4. The appeal giving challenge to the order passed by the Assessing Officer came to be dismissed vide order dated 7.10.2010. The Commissioner of Income Tax (Appeals) while affirming the order passed by the Assessing Officer observed that the appellant failed to produce material evidence to substantiate its explanation that the claim made in return of income was bona fide one. The learned Commissioner of Income Tax accepted the finding given by the Assessing Officer that the instant one was not a case of difference of opinion, but relating to concealment of income and submission of inaccurate particulars of income.
5. The appeal preferred by the assessee before the learned Income Tax Appellate Tribunal also came to be dismissed by the order dated 14.9.2012 with a finding that the Dal Mill sold was a part of block of assets and the assessee claimed depreciation thereon from beginning till the year 1987 and the fact that the assessee is a Co-operative Society is not sufficient to absolve it from penal provisions as per Section 271(1)(c) of the Act of 1961.
6. The assessee after disposal of the appeal preferred an application seeking certain modifications in the order passed by the Tribunal and the application aforesaid came to be dismissed on 30.4.2013, however, by another order dated 31.7.2013, the penalty of 150% was substituted by 100%. Being aggrieved by the order passed by the Income Tax Appellate Tribunal dated 14.9.2012 and 31.7.2013 the instant appeal is preferred.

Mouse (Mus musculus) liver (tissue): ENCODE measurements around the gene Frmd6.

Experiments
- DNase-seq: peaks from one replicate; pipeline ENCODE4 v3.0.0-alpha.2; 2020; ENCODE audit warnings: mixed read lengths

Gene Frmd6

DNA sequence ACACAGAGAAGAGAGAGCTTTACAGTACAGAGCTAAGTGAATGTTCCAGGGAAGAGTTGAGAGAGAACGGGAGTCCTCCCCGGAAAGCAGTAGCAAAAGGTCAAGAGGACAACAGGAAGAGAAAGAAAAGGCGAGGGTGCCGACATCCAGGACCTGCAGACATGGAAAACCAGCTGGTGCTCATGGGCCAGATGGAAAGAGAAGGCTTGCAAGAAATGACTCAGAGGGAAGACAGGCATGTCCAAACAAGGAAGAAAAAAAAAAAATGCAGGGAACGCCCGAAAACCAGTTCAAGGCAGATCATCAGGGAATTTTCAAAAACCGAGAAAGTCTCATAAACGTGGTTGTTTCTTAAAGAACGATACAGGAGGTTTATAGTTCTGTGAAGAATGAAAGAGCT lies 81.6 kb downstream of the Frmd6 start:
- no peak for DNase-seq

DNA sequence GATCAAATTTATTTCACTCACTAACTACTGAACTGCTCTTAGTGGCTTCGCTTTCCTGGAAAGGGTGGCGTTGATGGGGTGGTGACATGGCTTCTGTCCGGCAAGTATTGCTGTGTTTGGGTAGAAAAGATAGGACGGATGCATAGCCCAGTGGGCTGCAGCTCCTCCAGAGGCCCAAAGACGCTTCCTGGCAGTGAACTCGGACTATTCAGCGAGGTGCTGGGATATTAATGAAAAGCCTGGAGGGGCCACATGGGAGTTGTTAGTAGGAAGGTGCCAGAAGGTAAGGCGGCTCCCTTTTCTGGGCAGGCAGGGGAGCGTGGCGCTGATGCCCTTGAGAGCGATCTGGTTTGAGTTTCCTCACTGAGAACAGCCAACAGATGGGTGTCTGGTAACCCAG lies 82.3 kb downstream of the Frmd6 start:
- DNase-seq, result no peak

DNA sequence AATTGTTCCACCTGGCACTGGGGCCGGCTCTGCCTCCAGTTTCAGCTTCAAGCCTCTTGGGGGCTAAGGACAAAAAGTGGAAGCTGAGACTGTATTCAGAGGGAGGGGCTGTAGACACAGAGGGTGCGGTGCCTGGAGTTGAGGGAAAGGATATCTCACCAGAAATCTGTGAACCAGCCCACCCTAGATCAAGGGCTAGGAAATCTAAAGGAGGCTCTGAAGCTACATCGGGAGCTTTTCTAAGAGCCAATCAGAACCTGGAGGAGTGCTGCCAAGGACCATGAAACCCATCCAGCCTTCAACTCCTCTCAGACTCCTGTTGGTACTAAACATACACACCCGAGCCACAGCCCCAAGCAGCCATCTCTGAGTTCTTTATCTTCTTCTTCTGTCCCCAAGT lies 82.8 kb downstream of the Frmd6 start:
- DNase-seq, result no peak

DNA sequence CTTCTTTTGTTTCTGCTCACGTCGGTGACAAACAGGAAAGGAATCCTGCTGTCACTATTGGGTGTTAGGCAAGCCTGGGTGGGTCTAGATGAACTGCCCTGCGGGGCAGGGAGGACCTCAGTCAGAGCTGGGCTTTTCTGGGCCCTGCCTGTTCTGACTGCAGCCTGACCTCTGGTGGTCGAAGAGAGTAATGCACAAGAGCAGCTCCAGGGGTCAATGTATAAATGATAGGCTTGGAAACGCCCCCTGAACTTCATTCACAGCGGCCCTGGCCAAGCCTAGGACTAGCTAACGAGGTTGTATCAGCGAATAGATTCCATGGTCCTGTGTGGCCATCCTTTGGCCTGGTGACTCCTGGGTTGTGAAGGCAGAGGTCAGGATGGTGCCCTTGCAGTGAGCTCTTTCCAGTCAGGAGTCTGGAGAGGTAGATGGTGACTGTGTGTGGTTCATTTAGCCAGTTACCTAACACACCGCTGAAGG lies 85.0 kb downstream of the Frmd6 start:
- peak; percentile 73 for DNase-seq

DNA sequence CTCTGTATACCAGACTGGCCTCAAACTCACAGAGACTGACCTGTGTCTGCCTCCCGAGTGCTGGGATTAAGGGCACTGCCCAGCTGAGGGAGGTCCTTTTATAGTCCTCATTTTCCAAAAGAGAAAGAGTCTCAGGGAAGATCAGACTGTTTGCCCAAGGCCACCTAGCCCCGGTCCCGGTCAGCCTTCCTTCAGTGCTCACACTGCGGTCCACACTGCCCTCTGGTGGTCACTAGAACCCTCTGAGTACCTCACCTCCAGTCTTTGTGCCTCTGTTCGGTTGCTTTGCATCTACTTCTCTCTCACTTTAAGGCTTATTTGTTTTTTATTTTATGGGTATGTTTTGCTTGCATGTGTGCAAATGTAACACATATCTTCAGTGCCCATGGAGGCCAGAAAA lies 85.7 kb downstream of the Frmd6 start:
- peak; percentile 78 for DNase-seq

7. The argument advanced by learned counsel for the appellant is that as per Section 271(1)(c) of the Act of 1961 penalty could have been imposed only on satisfying that the assessee concealed particulars of income or furnished inaccurate particulars of such income. In the case in hand, there is no concealment or submission of inaccurate particulars of income. It is pointed out that the assessee while submitting return disclosed all necessary facts about sale of Dal Mill including the details pertaining to the depreciation claimed with assertion that the Dal Mill being a depreciable asset, the assessee claimed depreciation for the year 1985-86 to 1987-88. The facts furnished by the assessee were available on record and if the Assessing Officer was having any difference of opinion, he would have made necessary additions, but could not have imposed any penalty as nothing was concealed in the returns furnished.
8. Learned counsel for the Revenue on the other hand submits that the assessee failed to satisfy the basis on which he claimed depreciation, therefore, the penalty was rightly imposed.
Heard learned counsels.